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Health Statistics and You

health-statistics
Preventive Care is the Best Care
In health care, an ounce of prevention is worth very much more than a pound of cure. If you can prevent health problems from happening, you save a great deal of time, effort, and money. Also, by avoiding the frequently ongoing stress and anxiety associated with treatment of a chronic illness, you and your family conserve precious, irreplaceable personal resources such as peace of mind.

A comprehensive preventive care program incorporates a healthy food plan, consistent regular exercise, and regular chiropractic care. Regular chiropractic care, focusing on the spinal column and targeting nerve interference, is a key resource in your health care program. Regular chiropractic care provides the framework so that your body can function at peak efficiency, thus helping ensure your long-term health and well-being.

We are awash in numbers, thanks in large part to the proliferation of personal mobile devices and the wrong-headed use of so-called big data.1 But applying statistical tools to the same set of data can support competing theories and lead to contradictory results. Such conflicting outcomes, known as antinomies if you remember Philosophy 101, cannot logically co-exist, and the field of statistics gets a bad reputation as a result. But big data can provide substantial value for people as individual patients. The key is to set some ground rules and understand the limitations of statistical investigation.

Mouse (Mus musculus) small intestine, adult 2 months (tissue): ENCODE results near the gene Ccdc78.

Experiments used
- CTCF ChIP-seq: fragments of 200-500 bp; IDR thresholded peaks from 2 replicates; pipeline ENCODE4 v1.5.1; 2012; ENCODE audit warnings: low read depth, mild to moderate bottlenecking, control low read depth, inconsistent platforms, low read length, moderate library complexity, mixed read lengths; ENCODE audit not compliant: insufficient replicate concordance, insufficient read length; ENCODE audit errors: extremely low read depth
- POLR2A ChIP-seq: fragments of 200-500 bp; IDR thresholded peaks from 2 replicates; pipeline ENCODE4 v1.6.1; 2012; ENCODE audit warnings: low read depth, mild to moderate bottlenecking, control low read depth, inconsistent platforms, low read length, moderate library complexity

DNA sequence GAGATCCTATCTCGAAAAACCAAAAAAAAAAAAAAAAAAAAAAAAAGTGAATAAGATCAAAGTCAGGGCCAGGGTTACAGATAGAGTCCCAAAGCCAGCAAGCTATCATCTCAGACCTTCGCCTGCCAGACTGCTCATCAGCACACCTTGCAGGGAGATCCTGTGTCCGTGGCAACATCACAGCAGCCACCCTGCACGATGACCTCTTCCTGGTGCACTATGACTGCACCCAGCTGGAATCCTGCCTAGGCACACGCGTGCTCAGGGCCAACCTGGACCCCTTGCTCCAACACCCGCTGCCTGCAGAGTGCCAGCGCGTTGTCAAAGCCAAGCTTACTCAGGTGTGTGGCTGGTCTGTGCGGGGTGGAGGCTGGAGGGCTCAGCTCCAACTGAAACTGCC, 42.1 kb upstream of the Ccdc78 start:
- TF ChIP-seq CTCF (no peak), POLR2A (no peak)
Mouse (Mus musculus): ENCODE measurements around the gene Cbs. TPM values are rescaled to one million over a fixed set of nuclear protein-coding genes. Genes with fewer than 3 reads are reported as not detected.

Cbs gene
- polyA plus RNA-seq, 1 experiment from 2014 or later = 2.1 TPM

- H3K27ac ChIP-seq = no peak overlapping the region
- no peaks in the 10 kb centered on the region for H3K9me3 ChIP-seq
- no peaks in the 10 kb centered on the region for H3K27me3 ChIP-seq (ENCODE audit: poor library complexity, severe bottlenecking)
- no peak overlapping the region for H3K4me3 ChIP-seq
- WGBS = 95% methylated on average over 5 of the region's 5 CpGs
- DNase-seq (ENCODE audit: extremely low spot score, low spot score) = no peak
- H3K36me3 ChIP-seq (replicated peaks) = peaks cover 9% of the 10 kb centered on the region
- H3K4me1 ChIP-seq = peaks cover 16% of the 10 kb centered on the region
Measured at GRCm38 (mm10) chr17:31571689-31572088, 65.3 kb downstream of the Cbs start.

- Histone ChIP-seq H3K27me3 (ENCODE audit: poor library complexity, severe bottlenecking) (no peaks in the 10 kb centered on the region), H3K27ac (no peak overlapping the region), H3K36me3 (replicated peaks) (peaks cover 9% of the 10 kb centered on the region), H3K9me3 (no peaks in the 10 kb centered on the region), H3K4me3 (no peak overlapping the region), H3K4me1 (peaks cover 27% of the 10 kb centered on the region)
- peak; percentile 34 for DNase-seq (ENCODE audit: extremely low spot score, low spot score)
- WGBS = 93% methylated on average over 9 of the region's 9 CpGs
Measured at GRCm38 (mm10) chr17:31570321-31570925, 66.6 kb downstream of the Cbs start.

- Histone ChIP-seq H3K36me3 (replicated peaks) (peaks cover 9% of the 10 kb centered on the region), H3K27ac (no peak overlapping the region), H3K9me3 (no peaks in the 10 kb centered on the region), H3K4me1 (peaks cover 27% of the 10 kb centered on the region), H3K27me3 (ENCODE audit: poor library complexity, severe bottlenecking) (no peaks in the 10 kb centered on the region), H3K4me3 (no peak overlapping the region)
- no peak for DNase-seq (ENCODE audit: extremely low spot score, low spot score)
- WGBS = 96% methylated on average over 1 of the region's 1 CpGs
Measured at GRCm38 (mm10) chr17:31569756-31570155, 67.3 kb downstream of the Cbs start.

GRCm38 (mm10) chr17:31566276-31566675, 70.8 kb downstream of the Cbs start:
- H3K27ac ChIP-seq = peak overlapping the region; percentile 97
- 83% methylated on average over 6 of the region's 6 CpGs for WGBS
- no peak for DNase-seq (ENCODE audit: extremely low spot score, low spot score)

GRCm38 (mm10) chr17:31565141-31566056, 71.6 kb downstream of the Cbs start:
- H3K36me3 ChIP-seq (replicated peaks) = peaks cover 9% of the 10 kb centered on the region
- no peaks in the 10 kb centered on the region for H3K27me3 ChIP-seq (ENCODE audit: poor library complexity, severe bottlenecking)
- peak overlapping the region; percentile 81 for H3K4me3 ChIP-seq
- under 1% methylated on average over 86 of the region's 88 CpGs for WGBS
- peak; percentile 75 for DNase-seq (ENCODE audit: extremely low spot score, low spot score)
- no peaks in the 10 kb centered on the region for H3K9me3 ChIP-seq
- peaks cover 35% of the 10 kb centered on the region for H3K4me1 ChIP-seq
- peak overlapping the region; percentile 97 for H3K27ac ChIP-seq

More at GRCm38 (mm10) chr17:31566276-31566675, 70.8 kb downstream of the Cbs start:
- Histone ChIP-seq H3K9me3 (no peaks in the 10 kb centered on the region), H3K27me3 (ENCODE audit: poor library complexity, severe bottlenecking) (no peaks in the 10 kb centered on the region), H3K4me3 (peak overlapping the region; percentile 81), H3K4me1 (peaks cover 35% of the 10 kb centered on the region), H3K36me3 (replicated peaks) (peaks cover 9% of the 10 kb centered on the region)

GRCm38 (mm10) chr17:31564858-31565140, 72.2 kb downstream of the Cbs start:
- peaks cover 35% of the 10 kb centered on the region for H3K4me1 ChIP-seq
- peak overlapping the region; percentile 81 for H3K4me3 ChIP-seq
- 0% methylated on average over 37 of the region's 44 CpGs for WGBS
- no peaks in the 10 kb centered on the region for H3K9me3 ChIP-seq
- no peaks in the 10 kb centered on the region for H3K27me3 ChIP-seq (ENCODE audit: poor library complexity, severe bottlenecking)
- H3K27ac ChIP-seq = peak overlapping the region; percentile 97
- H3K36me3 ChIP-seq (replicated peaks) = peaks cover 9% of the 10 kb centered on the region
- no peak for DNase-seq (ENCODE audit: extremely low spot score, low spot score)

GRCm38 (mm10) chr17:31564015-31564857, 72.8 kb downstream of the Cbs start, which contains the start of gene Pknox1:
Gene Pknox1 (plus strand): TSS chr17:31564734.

First and foremost, it's important to gain some clarity regarding the concept of false positives in regards to health. This statistical construct is familiar to all of us, although we may not be aware of it. If one of your doctors sends you for a laboratory test and the results are "positive", you'll be sent for follow-up tests until a final determination is made. If the final test turns out "negative", then the earlier results represented a false positive. The test results said you had the condition or disease, but in fact you did not.

False positives create numerous serious problems, not the least of which is the emotional toll of stress, anxiety, and fear experienced by the patient and her family and close friends. This is especially true when the suspected disease is a malignancy or other serious, life-threatening condition. It's useful and empowering for people to learn that 5% of all test results are falsely positive right from the start. Medical tests are designed this way. The 5% false positive rate is a necessary part of statistical analysis. It's built-in to the statistical design. In other words, test values that represent "normal" are obtained by cutting off the bottom 2.5% and the top 2.5% of a large sample of results from people who are "normal" for the thing being tested, such as white blood cell count or hemoglobin level.

Thus, 5% of normal people automatically have false positive results. Another way of stating this outcome is to consider that if you undergo a panel of 20 blood tests, one result (5% of 20) will be positive no matter what.